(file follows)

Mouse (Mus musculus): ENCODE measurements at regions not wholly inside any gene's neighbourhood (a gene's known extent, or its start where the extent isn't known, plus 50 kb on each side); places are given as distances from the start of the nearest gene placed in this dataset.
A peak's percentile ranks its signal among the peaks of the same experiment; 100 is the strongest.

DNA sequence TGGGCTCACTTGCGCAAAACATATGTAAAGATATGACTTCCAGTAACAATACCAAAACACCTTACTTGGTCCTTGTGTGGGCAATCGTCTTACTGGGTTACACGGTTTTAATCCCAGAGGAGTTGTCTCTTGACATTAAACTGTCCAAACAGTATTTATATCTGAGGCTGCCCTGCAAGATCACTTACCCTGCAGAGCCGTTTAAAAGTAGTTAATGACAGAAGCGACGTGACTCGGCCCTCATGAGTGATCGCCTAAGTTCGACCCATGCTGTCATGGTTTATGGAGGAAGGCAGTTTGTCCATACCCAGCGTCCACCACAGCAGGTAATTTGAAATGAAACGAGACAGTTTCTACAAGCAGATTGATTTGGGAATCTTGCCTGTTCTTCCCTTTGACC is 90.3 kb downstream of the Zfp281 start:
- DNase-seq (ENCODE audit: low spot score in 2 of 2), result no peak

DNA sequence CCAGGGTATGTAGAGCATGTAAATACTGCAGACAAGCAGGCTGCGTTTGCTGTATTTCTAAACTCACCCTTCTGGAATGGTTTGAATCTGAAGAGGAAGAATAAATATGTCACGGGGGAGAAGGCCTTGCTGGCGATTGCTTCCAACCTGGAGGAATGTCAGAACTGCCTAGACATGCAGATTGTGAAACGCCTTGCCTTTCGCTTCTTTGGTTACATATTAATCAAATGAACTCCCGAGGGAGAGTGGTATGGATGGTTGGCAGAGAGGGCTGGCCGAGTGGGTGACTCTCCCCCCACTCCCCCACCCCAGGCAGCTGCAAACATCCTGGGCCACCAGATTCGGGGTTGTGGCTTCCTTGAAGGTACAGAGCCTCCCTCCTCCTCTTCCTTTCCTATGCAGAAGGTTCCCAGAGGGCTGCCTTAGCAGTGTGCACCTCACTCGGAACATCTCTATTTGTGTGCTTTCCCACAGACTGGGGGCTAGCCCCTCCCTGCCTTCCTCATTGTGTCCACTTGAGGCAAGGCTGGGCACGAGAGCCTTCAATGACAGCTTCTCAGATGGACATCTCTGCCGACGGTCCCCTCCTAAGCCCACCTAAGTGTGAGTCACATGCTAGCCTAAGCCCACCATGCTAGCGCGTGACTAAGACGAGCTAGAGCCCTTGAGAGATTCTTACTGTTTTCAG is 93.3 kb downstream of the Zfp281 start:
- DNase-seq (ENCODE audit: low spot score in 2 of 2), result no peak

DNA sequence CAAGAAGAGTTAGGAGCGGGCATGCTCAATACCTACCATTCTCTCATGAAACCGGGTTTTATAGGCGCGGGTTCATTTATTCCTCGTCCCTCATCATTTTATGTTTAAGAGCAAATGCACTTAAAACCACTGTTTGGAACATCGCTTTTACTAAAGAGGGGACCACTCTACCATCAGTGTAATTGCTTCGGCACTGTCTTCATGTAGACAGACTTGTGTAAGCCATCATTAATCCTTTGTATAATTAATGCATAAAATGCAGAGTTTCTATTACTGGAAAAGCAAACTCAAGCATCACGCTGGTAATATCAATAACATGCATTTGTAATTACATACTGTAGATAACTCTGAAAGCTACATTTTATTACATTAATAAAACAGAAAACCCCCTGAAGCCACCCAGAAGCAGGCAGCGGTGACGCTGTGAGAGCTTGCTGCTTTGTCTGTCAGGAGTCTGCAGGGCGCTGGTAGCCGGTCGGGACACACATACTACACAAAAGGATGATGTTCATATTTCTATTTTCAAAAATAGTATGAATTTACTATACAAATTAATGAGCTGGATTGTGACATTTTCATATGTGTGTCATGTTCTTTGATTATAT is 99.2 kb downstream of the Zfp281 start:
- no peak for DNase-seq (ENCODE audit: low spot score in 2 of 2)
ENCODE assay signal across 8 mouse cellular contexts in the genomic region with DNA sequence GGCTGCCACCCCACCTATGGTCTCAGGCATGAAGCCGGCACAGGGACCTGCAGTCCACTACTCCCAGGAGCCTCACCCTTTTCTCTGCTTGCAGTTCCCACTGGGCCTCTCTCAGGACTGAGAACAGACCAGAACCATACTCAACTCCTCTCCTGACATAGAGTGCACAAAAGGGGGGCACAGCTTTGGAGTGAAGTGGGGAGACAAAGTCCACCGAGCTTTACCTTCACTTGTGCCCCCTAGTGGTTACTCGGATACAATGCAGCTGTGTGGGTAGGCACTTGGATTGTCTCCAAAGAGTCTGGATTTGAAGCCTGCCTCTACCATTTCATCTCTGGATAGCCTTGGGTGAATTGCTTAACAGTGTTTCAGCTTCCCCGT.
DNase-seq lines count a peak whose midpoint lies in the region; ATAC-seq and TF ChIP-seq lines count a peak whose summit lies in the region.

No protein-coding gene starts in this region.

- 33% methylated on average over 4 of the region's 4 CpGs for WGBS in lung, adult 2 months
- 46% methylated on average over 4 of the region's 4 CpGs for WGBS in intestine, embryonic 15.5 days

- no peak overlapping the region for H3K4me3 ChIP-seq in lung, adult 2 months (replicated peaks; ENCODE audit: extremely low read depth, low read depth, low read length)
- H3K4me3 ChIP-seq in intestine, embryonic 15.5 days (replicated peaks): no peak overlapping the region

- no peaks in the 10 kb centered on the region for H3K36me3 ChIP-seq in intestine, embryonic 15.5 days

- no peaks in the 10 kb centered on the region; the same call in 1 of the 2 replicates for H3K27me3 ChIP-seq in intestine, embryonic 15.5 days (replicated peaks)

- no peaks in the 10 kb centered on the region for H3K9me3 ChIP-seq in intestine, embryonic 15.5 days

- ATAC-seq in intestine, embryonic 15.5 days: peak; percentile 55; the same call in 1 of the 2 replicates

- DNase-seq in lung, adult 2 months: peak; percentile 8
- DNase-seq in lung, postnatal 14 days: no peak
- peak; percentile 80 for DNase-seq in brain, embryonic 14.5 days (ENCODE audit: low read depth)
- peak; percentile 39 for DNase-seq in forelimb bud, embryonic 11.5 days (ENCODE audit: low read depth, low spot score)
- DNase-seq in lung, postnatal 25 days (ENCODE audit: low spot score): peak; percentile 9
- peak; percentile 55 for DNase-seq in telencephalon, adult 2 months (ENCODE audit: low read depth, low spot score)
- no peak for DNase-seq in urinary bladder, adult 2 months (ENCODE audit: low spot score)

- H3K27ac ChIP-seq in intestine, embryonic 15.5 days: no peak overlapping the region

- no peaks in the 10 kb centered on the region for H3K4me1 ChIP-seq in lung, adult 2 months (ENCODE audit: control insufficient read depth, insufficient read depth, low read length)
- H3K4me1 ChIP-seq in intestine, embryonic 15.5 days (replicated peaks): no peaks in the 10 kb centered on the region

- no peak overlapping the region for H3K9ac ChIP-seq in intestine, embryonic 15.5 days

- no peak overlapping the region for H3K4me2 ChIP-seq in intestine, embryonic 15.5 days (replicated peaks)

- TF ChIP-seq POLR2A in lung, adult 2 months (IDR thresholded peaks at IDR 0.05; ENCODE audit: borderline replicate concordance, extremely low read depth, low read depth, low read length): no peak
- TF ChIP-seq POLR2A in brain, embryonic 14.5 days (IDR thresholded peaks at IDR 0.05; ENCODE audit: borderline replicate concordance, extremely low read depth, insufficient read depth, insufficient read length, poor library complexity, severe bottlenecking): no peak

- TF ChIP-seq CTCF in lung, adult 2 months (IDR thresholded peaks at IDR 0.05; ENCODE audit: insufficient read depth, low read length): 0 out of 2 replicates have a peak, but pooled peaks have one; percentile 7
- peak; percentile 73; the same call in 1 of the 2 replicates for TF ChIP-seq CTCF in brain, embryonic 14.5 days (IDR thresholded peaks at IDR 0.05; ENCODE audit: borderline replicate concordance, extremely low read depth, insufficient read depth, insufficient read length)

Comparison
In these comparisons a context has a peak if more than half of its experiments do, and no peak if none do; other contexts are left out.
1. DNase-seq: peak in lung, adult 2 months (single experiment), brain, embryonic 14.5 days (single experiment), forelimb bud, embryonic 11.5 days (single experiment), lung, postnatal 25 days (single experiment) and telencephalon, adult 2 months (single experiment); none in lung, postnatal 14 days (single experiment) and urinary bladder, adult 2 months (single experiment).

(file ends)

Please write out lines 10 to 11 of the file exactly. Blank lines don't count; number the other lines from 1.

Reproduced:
DNase-seq lines count a peak whose midpoint lies in the region; ATAC-seq and TF ChIP-seq lines count a peak whose summit lies in the region.

No protein-coding gene starts in this region.